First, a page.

The increase in the interim dividend takes the payout ratio to 61.7 percent which is broadly in line with the interim payout ratio for prior years.

Key components of the result include:

  • The Australian banking businesses performed well in a period of subdued system credit growth;
  • Solid growth in lending balances with total average interest earning assets up $26 billion to $574 billion;
  • Strong growth in retail and business average interest bearing deposits[1]up $32 billion (11 percent) to $319 billion;
  • Improved earnings from Wealth Management as investment markets continued to improve;
  • Better margins contributed to a much improved result for ASB Bank in the competitive New Zealand market;
  • Bankwest performed strongly on the back of a better operating performance and lower impairment expense;
  • The Group's net interest margin for the half year ended 31 December 2010 was 2.12 percent, down 6 bps on the NIM for the corresponding period in the prior year;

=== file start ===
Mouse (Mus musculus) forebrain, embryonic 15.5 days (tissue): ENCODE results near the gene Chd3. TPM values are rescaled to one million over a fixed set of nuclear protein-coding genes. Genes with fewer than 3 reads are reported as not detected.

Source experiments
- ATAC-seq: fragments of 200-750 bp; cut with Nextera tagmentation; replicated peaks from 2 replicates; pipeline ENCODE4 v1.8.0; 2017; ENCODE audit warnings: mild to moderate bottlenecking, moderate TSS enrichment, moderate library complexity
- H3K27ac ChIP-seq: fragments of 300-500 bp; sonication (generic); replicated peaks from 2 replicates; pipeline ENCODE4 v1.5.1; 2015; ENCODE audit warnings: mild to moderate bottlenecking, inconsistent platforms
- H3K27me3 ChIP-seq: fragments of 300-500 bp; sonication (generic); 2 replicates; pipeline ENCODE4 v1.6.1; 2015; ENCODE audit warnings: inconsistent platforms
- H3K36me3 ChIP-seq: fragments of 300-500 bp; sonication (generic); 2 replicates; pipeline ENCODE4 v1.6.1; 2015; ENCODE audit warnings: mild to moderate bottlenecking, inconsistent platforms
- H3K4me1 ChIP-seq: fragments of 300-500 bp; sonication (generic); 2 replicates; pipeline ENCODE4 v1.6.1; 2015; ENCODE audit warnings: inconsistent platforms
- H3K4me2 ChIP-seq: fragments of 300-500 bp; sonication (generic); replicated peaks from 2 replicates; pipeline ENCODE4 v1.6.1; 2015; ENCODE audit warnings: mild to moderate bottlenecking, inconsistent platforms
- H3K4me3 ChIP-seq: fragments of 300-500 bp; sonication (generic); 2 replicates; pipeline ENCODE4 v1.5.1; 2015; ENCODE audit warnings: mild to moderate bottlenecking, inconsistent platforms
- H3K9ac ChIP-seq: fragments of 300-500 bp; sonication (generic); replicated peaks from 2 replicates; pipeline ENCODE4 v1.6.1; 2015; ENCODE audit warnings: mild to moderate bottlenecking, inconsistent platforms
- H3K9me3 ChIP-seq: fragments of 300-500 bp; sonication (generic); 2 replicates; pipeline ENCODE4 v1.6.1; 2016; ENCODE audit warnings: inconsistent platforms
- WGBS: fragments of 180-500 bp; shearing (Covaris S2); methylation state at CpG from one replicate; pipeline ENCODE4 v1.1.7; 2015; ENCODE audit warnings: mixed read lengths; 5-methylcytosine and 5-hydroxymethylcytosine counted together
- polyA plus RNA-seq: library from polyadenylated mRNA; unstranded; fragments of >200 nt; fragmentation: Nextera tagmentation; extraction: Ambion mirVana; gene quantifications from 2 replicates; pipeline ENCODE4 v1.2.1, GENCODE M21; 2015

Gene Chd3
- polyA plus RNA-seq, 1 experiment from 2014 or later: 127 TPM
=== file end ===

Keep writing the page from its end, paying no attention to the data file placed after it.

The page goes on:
• Operating expenses (before investment spend) grew a modest 1.4 percent;
  • Capital strengthened with the Group's Tier 1 ratio up 56 bps from 30 June 2010 to 9.71 percent; and
  • Loan impairment expense declined 48 percent.

The Group's long term credit ratings with Standard and Poor's and Moody's Investor Services remained unchanged at AA and Aa1 respectively with the Group being only one of a handful of global banks to have retained its AA rating.

The Group invested $541 million in the period in a range of initiatives to enhance customer experience and drive further process and productivity improvements.  The Group's largest single investment, Core Banking Modernisation, is now past the half way stage, having achieved significant milestones including the successful migration of all retail transaction